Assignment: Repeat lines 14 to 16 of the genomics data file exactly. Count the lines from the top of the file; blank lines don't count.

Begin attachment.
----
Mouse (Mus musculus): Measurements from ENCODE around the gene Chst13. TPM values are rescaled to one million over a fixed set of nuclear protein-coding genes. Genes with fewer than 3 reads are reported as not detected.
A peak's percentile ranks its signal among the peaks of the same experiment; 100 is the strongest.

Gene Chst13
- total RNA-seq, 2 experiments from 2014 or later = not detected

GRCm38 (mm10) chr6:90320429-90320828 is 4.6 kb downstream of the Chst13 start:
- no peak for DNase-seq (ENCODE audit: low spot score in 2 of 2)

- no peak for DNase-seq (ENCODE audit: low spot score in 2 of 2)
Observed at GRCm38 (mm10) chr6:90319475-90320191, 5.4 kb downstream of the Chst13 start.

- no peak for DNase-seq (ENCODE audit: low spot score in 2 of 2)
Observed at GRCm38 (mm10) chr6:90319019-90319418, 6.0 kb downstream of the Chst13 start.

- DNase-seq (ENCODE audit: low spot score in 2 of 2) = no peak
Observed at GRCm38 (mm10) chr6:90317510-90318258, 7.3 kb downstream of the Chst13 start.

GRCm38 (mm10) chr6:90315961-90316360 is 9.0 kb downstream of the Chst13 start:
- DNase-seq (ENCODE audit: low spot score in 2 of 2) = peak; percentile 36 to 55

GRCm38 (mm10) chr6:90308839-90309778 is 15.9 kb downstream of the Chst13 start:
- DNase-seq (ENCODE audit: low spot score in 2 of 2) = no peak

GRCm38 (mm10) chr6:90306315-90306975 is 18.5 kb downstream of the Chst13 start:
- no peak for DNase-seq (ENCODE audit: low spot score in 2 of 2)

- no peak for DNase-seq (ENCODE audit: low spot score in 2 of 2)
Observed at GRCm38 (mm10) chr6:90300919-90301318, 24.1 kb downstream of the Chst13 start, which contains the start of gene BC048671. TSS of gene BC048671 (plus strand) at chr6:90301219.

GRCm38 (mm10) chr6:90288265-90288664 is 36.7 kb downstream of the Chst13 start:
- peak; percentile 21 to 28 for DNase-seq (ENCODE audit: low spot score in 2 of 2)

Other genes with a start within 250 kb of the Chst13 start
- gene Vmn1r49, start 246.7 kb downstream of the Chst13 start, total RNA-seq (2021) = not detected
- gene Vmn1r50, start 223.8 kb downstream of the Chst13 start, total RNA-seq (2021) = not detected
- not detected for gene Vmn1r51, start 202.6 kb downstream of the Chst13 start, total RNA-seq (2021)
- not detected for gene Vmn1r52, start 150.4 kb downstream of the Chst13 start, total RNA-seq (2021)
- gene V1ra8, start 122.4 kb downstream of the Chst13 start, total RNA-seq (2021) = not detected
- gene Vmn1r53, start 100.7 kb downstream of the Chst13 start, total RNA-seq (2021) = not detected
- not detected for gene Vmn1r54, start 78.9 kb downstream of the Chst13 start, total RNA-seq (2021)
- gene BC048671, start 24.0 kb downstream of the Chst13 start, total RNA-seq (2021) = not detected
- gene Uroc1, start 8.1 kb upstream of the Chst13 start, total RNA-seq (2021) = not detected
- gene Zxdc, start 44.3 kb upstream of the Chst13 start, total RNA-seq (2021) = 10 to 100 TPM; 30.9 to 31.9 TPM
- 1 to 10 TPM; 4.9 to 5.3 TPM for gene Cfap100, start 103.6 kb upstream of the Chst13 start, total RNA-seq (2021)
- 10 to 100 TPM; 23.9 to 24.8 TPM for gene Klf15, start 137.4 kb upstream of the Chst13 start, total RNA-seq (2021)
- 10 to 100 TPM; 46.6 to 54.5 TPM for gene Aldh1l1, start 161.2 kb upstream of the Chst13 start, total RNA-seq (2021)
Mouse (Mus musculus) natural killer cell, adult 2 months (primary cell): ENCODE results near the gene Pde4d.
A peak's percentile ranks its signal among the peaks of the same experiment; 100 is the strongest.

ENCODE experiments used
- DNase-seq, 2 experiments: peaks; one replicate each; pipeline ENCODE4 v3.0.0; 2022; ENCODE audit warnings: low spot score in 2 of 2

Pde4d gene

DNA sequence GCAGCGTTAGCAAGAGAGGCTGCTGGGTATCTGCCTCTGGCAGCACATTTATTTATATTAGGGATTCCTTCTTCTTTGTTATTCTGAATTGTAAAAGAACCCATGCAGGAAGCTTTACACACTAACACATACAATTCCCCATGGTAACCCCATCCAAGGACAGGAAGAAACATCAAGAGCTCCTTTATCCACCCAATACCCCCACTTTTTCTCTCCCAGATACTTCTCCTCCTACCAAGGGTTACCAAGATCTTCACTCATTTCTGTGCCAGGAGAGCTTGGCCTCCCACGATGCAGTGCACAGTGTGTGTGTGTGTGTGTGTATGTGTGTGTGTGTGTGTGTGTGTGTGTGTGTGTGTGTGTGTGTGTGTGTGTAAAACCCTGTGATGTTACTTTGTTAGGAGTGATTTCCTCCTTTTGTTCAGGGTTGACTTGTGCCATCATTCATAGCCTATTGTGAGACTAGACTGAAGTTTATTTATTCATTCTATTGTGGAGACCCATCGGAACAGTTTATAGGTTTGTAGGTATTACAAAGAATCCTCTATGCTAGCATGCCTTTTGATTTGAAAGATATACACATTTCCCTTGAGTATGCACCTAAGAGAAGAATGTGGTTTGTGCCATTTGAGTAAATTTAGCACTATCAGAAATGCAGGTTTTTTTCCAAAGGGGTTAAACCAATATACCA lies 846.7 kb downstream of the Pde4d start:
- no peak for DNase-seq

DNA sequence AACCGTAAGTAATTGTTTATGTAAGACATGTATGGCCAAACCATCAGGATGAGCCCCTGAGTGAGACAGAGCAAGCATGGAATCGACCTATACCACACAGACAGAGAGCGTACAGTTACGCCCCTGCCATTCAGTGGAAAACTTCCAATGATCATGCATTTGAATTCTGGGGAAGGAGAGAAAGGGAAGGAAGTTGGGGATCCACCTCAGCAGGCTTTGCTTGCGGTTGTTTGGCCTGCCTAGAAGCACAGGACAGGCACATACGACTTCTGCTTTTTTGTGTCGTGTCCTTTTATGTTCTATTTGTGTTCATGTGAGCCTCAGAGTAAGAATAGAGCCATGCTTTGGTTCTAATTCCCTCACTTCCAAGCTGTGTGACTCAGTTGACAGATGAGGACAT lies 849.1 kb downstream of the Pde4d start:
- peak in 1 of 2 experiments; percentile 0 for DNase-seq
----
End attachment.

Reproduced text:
- DNase-seq (ENCODE audit: low spot score in 2 of 2) = peak; percentile 36 to 55

GRCm38 (mm10) chr6:90308839-90309778 is 15.9 kb downstream of the Chst13 start:
- DNase-seq (ENCODE audit: low spot score in 2 of 2) = no peak